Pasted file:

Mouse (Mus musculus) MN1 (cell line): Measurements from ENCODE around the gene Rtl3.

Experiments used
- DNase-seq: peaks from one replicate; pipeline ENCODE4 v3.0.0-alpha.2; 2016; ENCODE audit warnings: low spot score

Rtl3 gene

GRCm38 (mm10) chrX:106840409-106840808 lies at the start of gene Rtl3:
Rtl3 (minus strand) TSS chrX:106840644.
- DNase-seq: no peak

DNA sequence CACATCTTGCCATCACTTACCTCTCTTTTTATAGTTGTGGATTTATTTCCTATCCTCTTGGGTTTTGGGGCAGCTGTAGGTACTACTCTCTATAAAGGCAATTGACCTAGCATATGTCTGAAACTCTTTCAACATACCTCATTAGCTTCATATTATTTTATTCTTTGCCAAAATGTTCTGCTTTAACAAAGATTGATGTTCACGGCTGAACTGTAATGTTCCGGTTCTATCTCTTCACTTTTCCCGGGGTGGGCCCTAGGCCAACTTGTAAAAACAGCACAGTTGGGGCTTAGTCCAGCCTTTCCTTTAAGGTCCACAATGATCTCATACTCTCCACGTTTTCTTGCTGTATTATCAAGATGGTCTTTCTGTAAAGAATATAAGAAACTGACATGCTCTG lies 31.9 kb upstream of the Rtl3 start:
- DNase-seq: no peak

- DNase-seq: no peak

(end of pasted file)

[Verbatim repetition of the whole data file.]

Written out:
Mouse (Mus musculus) MN1 (cell line): Measurements from ENCODE around the gene Rtl3.

Experiments used
- DNase-seq: peaks from one replicate; pipeline ENCODE4 v3.0.0-alpha.2; 2016; ENCODE audit warnings: low spot score

Rtl3 gene

GRCm38 (mm10) chrX:106840409-106840808 lies at the start of gene Rtl3:
Rtl3 (minus strand) TSS chrX:106840644.
- DNase-seq: no peak

DNA sequence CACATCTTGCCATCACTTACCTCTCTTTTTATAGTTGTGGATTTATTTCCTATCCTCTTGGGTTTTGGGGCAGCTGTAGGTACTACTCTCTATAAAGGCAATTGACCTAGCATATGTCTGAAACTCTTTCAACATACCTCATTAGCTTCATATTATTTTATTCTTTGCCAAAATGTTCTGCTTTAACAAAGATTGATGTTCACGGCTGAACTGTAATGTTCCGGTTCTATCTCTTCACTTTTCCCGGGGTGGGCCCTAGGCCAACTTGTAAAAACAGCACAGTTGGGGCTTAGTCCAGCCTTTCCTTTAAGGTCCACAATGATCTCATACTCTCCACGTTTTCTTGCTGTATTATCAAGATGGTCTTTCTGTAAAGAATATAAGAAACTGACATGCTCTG lies 31.9 kb upstream of the Rtl3 start:
- DNase-seq: no peak

- DNase-seq: no peak